Planning an exhibition is more than hanging art on the wall. Curator’s often work in different paths. In some cases, one work or one artist inspires an exhibition. In others, an exhibition is based solely on the artist’s oeuvre, so the art dictates the exhibition. In the case of Gallery500’s show with Beaux Arts of Central Florida, we were inspired by a simple focus: Purple – or the 2022 Pantone Color of the Year, Very Peri (PANTONE 17-3938) to be more specific.
According to the Pantone Color Institute:
Displaying a carefree confidence and a daring curiosity that animates our creative spirit, inquisitive and intriguing PANTONE 17-3938 Very Peri helps us to embrace this altered landscape of possibilities, opening us up to a new vision as we rewrite our lives
You may not have realized but we love purple here at Gallery500. Our logo is a great shade of purple. I often wear purple to events and more recently have found myself drifting to various shades of purple for my nail polish choice. This subconscious decision making is just what the Pantone Color Institute insinuates, slowly leading the viewer to desire certain images, or color. Just as I have been drawn to purple, we hope this diverse group of artists can draw you in with a simple source of inspiration: Purple.
Once the curators found inspiration, it was up to the artists to create their masterpieces. In working with Beaux Arts coordinator, Peggy Banks, I was excited to host the Beaux Arts Group once again at the gallery. As Beaux Arts of Central Florida is an invite only membership of about 50 artists, the artists were asked to limit the size of their pieces. Artists then submitted their purple inspired pieces to Peggy who narrowed the works to about 30 pieces. The choice of artworks was really all in the hands of Peggy and she has an amazing eye for coordinating a diversity of styles, subjects, and medias. I am consistently impressed with the quality of work from the members of Beaux Arts in addition to the variety of mediums the artists work with. Seeing the works on paper, or on the computer screen in this case, is one thing. Seeing the pieces together in the gallery space is another.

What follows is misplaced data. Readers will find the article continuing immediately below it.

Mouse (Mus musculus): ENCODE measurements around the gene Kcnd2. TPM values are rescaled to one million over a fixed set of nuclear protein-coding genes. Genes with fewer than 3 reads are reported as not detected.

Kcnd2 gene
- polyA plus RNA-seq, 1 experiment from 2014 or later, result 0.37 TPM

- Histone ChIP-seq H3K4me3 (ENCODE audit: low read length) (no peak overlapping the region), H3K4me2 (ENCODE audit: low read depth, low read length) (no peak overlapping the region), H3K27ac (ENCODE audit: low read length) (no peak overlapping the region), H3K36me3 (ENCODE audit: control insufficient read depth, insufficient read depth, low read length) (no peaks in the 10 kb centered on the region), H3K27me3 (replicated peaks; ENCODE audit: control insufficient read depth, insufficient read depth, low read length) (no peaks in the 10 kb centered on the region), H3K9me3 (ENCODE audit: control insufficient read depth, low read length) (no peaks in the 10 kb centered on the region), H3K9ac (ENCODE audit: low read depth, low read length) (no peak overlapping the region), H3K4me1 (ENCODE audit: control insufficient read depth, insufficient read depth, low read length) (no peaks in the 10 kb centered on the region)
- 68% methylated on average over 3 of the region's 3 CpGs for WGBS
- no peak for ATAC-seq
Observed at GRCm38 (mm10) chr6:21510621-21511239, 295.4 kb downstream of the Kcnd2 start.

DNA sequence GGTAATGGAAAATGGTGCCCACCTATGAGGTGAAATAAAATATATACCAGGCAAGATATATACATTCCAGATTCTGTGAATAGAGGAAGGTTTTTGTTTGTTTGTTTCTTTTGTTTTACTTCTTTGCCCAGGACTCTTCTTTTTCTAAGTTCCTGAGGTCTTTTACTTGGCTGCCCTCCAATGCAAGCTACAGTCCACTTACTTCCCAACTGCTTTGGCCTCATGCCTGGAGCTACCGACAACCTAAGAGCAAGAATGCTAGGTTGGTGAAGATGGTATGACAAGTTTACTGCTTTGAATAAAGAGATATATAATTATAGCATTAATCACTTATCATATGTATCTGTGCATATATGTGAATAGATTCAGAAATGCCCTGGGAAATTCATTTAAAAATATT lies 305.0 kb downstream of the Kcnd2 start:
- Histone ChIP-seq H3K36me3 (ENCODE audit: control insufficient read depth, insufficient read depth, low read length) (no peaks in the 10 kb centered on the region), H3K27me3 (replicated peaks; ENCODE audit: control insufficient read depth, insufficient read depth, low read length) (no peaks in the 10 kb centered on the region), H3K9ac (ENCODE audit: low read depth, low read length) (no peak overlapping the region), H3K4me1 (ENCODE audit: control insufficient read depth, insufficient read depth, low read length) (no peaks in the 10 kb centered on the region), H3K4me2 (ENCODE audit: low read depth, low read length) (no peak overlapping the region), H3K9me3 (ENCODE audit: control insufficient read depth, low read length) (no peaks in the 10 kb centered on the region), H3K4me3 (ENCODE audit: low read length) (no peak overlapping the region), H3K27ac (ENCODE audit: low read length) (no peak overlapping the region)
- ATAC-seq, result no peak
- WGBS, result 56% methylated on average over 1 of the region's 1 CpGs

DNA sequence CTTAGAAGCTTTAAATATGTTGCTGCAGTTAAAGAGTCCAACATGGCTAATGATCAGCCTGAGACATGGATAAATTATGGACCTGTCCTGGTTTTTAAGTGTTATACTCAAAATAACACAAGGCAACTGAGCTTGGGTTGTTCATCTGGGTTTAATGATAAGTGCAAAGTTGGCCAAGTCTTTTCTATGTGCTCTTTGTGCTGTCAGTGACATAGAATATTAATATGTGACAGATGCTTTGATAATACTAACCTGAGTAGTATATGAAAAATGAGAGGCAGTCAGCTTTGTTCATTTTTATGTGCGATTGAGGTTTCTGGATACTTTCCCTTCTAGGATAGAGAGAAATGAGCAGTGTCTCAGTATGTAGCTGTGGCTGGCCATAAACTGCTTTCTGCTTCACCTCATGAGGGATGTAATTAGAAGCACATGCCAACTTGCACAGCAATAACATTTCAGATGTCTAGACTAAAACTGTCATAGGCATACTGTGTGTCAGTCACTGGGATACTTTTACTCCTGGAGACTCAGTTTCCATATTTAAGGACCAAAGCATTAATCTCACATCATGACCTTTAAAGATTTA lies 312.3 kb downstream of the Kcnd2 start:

Have you ever played Tetris? Tetris is my favorite childhood game (and sometimes post-childhood favorite). I akin designing a show to playing Tetris – how to fit these various shapes and sizes into a certain space. Curation and design are similar processes and often involve and rely one another. When curating a show, one decides the pieces to exhibit. When designing a show, one lays out the display. Peggy and I worked together, placing each artwork one by one in the gallery to finalize a design that works well. Not only did we consider subject, colors, and size, but we also considered framing, material and lighting when placing the artworks. All these factors will truly influence the viewer to sincerely experience the pieces and interpret the works as they see fit. Our job as curators is to make sure the viewer sees each work individually but also as a group, together with the same inspiration. I am thrilled to present this show to our collectors and guests. Stop in the gallery September 2nd through October to see Purpilicious. I invite you to join us for the opening reception for Purpilicious on Friday September 9th from 5 – 8 PM at Gallery500.